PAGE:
• Stream of consciousness journaling: Stream of consciousness journaling involves writing down any thoughts or feelings that come to mind without editing or censoring them.

  • Art journaling: Art journaling uses creative techniques to explore your feelings, such as drawing, painting and doodling.

  • Digital journaling: You can use a digital journal instead of a physical object.

  • List journaling: List journaling involves dividing your entries into lists to keep information cohesive and brief.

Read more: Bullet Journals: Definition, Uses and Examples

2. Buy a journal

Once you decide what style of journaling you want to practice, you can buy a physical journal or download a journaling app for your phone or computer. Find a journal that matches your personality and meets your needs. For example, if you want to bring your journal to work or other places, make sure it's small and light enough to carry in your bag. You may also want a journal with special features, such as:

  • Writing prompts

  • Inspirational quotes

  • Lined or unlined pages

3. Schedule a time for journaling

To help you get in the habit of journaling regularly, consider setting aside a specific time each day or week to journal. Schedule this time in your calendar, and create a comfortable space with few distractions to help you focus. Pick a time that works best for your mood and schedule. For instance, if you're tired when you get home from work, you might try journaling first thing in the morning when you have more energy.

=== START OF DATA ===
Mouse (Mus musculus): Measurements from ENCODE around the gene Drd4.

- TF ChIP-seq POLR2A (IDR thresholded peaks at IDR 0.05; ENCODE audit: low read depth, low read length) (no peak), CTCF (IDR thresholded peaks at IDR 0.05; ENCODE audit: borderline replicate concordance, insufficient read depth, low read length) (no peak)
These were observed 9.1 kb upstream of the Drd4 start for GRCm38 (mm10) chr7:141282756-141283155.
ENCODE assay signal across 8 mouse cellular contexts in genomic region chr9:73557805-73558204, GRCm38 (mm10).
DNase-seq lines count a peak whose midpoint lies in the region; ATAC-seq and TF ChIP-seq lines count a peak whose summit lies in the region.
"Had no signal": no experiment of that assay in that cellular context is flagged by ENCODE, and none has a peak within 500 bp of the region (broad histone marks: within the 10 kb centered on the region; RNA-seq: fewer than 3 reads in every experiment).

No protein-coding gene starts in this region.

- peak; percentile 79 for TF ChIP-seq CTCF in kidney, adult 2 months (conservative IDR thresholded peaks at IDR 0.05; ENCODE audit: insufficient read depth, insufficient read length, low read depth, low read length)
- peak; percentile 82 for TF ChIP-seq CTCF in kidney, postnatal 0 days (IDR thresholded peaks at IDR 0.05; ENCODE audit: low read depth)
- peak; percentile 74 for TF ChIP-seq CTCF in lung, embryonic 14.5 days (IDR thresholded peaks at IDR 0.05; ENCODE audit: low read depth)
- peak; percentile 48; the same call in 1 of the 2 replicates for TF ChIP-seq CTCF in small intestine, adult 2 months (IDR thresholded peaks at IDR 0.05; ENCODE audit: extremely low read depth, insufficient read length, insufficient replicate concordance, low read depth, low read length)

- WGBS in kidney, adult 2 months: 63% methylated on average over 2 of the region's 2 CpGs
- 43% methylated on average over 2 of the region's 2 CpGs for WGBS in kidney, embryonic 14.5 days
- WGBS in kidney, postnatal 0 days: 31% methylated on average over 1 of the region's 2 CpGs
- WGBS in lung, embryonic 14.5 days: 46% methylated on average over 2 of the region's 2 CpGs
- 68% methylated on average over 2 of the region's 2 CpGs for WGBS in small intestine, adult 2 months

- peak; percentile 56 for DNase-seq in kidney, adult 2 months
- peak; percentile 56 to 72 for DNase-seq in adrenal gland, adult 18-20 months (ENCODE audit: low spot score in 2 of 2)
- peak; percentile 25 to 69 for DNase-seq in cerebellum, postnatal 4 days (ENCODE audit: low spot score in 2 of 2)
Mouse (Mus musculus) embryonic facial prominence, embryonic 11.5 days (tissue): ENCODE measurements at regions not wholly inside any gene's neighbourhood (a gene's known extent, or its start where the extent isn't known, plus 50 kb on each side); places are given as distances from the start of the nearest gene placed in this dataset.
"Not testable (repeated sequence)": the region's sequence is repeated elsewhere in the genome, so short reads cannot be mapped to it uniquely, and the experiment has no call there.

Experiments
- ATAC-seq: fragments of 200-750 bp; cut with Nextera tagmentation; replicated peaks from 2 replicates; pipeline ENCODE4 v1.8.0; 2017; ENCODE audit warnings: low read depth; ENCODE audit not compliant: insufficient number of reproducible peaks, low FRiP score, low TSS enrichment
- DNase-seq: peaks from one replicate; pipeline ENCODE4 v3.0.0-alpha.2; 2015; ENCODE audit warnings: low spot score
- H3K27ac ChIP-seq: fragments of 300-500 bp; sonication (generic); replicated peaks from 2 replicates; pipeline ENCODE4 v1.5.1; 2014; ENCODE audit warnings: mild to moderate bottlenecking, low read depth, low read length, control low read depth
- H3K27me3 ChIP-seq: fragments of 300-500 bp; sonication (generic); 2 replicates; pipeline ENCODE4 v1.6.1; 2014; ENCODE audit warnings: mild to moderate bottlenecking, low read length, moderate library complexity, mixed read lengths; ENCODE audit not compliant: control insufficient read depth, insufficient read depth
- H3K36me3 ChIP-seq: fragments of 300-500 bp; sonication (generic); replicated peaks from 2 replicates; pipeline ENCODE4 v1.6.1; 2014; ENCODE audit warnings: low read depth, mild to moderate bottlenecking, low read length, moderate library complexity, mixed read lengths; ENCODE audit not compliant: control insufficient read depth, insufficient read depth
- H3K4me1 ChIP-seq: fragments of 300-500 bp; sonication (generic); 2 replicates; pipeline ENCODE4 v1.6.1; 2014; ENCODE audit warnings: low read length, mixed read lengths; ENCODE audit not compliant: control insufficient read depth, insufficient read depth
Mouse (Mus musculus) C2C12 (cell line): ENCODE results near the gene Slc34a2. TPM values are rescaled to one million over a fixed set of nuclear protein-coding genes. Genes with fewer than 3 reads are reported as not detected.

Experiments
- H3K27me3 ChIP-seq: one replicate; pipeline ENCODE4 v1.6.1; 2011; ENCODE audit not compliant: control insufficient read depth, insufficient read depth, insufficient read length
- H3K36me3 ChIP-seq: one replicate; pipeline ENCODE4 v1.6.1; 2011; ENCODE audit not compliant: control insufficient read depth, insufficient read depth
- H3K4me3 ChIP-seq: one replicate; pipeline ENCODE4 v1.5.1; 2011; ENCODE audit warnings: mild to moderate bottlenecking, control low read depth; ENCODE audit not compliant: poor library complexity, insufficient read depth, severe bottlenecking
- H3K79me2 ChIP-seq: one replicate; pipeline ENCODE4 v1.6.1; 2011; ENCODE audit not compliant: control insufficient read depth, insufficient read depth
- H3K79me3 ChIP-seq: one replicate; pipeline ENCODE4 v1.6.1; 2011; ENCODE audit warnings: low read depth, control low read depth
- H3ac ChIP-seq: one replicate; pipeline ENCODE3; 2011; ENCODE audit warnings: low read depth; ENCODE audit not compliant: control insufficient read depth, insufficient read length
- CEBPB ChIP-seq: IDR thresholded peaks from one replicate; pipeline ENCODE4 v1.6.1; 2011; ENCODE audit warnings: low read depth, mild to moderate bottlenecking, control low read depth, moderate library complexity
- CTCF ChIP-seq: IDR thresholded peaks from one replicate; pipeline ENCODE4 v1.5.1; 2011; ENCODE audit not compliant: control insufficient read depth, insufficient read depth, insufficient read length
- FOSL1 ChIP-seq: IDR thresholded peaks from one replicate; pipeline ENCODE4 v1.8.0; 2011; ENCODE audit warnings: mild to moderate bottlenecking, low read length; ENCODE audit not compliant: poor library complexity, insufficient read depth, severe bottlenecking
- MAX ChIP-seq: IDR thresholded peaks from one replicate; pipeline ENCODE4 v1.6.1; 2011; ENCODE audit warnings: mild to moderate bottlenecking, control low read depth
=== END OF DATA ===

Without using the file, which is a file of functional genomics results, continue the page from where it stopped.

4. Be consistent

Like any habit, it can take several weeks for journaling to become part of your regular routine. Stay consistent with the practice, even if you only write a few sentences during each session. Consider joining an online or face-to-face journaling group that can keep you accountable and help you stay engaged in the process.

5. Use prompts

If you need help knowing what to write about, you can use writing prompts as you first start journaling. You can look online for prompts specific to your objectives. For example, if you're using your journal for professional growth, you might look for career writing prompts such as:

  • What are my goals this quarter?

  • What did I learn today?

  • What could I have done better this week?

  • When do I feel happiest at work?

Read more: How To Make a Journal Entry

6. Plan for the future

You can use your journal to plan for the future. Your journal is a space that encourages you to set ambitious goals and describe big dreams. You can reflect on your ideal job and the steps you can take to get closer to that type of position. Consider setting a primary goal for the year and using your journal to track the smaller, actionable tasks you complete each week.

7. Test different environments

Different environments may make you feel more creative and motivated. You can try out different settings as you journal to see where you feel most comfortable. For example, you can try journaling outdoors, at a coffee shop or in your favorite room at home. If you want to focus your journaling on work, you may find it helpful to journal during your lunch break when your ideas and experiences are fresh in your mind.

8. Make it personal

Journaling is a private, personal endeavor. Try to write openly and honestly, without thinking about what you should say or what others may think about your writing. This can allow you to discover your most genuine feelings and interests. Your journal doesn't have to follow a strict format or have perfect spelling and grammar. Aim to write freely without self-judgment.

9. Review your entries

Look over your past entries to identify trends in your moods and behavior. Reviewing your entries can show your growth and areas where you can work to improve. You may find insights into your personality or passions that can help guide your future decisions.